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The Order of Barristers

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The Order of Barristers
An image of a trophy awarded to a new member of the Order of Barristers. The trophy consists of a statute of Lady Justice.
A Barristers Statue, awarded to a new member of The Order of Barristers.
Founded1965; 59 years ago (1965)
University of Texas at Austin School of Law
TypeHonor society
EmphasisLaw; litigation
HeadquartersSecretary, Order of Barristers,
c/o UT School of Law
727 East Dean Keeton St.

Austin, TX 78705
WebsiteOfficial website

The Order of Barristers is an honor society for United States law school graduates. Membership in The Order of Barristers is limited to graduating law students and practicing lawyers who demonstrate exceptional skill in trial advocacy, oral advocacy, and brief writing.[1] The Order of Barristers seeks to improve these programs through interscholastic sharing of ideas, information, and resources. The Order is highly selective and provides national recognition to the top advocates at their respective law schools.


The Order of Barristers originated in 1965 at The University of Texas at Austin School of Law.[2] The purpose was to honor graduating 3Ls (third-year law students) who had demonstrated outstanding ability in the preparation and presentation of moot appellate argument. These students were selected by the Faculty Committee on Legal Research and Writing and the Director of the Moot Court Program.


The Order continued as a local honorary society until 1968 when the administrators of The Order initiated plans for expansion on a national basis. The law schools in the thirteen regions represented at the National Moot Court Competition were contacted, and favorable response to expansion was received. The Order was officially established as a national organization in 1970. A Constitution[3] was adopted, and The University of Texas at Austin School of Law was elected Permanent Secretary on December 16, 1970, at the initial meeting of the Board of Governors during the final round of the National Moot Court Competition in New York City.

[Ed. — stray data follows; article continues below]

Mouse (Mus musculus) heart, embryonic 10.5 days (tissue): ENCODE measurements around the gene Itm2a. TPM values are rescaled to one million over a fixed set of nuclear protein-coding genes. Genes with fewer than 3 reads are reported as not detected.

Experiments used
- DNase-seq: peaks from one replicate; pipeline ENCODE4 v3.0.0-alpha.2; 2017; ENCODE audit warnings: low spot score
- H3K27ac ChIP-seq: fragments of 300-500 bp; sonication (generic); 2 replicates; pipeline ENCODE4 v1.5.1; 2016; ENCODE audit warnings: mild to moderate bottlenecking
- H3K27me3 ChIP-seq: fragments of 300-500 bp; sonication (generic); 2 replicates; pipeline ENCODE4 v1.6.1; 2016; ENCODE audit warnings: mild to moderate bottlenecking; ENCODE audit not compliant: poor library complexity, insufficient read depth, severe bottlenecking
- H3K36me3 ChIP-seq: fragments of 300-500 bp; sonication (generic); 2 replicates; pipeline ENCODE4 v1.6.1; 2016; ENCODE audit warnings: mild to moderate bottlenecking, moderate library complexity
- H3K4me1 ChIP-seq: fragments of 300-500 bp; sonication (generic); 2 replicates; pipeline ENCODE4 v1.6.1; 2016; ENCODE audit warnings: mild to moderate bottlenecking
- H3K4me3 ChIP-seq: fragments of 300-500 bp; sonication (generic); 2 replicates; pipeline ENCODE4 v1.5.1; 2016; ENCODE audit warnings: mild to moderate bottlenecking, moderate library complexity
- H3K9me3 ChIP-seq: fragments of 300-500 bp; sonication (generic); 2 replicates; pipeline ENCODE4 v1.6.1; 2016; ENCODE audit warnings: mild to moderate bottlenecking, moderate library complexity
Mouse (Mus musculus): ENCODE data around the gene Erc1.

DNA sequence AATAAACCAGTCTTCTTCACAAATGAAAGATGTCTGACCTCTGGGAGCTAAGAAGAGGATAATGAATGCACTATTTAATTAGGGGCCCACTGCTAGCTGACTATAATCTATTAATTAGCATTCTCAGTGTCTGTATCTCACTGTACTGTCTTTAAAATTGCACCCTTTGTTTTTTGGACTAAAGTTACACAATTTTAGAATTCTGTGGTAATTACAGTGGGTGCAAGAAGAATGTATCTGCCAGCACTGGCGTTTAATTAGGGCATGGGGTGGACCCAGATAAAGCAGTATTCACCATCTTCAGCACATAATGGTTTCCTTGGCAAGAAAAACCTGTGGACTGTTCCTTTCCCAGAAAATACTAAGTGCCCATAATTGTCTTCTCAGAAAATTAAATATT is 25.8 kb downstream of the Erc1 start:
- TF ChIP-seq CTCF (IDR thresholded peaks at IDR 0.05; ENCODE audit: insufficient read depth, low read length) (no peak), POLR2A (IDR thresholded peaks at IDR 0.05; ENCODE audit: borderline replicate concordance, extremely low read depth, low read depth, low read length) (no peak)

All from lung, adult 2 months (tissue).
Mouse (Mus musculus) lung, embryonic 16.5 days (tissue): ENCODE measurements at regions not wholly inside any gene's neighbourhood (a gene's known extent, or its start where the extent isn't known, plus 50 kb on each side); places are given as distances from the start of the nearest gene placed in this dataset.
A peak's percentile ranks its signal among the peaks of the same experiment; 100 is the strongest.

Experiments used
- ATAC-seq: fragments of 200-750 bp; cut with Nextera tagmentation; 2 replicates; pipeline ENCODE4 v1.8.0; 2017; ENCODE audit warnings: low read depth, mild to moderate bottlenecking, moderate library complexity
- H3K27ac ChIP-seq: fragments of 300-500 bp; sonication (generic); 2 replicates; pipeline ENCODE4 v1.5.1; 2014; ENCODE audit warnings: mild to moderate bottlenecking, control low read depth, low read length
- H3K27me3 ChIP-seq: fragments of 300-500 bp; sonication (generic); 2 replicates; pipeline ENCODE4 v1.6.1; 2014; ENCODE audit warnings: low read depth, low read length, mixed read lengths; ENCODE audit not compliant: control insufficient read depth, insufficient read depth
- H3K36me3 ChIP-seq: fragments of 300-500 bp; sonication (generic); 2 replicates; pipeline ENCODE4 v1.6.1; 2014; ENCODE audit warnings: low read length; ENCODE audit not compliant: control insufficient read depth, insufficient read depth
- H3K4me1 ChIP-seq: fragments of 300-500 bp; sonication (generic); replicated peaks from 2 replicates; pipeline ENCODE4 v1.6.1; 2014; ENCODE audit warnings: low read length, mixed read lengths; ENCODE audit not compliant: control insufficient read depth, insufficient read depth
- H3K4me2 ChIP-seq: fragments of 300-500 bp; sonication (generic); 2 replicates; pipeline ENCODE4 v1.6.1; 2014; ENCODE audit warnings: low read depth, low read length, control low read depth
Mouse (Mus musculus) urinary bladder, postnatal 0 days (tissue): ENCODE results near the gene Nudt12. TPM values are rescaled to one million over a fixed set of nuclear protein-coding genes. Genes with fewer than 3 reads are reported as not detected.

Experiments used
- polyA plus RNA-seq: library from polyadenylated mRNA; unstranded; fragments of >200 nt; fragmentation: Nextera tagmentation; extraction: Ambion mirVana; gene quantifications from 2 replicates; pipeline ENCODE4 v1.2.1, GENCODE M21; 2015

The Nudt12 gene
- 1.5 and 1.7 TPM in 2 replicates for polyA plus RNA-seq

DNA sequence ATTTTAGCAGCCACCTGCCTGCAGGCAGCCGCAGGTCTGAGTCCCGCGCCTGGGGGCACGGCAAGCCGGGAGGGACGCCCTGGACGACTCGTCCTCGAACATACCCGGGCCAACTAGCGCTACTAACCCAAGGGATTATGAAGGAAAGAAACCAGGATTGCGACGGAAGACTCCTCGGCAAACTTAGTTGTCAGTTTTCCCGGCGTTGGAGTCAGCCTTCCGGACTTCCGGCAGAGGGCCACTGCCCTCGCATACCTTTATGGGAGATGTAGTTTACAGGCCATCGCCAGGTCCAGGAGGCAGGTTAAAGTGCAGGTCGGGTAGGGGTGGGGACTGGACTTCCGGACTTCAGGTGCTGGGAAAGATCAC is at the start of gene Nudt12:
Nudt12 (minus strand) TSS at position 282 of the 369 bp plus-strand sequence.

During the spring of 1971, a number of schools submitted applications for membership and the current roll boasts over 100 law school chapters throughout the United States. Schools having chapters in The Order include those nationally recognized for outstanding moot court programs and for successful participation in regional, national, and international interscholastic moot court competitions.

In 1973, Martindale-Hubbell, Inc. acknowledged the distinction of being selected to membership in The Order by agreeing to list it among the scholastic distinctions included in a lawyer's biographical sketch.[4]


Today, chapters of The Order of Barristers select graduating students showing particular excellence in advocacy programs. The selection method varies by chapter, but the criteria are set by the constitution of The Order:

  1. Membership on interscholastic teams;
  2. Participation for tryouts for interscholastic teams;
  3. Participation and performance in intramural competitions;
  4. Participation and performance in the administration of the school's moot court and mock trial program;
  5. Participation and performance in a teaching program for brief writing and/or oral advocacy skills to other law students; and,
  6. Performance record in the school's brief writing and/or oral advocacy courses.

Any selection to the membership of The Order must include at least two of these criteria.

The constitution also limits each chapter's selection of membership to The Order by number, depending on the number of students per year "who actually participate in the current year in a faculty supervised and sanctioned moot court or mock trial program." For chapters with 100 or less active student participants that year, the number of members that may be selected is limited to eight. For chapters with up to 200, the number of members that may be selected is limited to nine. For chapters with over 200 active participants, the number of members that may be selected is limited to ten.

See also[edit]

  • Kappa Beta Pi (originally women's professional fraternity, now legal association, law)
  • Nu Beta Epsilon (Jewish, originally men's professional fraternity, law, dormant?)


  1. ^ "Constitution of The Order of The Barristers – The Order of Barristers". law.utexas.edu. Retrieved 2016-12-06.
  2. ^ See The University of Texas, Order of Barristers
  3. ^ "Academics and Degree Programs".
  4. ^ "TMSL Obtains National Recognition: Selected for Membership in The Order of the Barristers" (PDF). Thurgood Today. 2016.